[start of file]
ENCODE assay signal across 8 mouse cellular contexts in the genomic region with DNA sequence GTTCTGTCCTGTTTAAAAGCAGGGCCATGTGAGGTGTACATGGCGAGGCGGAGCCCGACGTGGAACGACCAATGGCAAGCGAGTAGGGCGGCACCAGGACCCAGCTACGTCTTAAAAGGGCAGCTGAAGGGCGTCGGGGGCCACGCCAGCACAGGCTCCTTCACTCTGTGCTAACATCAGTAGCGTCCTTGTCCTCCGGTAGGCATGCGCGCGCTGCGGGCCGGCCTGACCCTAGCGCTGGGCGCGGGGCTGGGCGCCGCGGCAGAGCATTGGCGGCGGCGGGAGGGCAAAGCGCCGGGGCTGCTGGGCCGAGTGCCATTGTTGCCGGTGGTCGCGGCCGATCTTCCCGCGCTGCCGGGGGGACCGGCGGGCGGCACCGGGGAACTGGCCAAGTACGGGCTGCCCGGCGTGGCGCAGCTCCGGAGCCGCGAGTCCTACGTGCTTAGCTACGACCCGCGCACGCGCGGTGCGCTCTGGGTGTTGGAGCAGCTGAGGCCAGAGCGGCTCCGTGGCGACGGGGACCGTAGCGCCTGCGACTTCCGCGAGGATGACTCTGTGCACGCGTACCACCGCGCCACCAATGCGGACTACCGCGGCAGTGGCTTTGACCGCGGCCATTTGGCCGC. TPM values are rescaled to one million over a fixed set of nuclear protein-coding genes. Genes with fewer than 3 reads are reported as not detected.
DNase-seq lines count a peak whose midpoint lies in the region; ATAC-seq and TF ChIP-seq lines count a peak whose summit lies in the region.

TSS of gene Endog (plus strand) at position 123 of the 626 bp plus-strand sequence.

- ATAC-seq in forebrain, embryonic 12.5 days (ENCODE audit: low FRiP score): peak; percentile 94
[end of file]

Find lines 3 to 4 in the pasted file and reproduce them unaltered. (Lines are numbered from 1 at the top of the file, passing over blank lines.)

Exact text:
TSS of gene Endog (plus strand) at position 123 of the 626 bp plus-strand sequence.

- ATAC-seq in forebrain, embryonic 12.5 days (ENCODE audit: low FRiP score): peak; percentile 94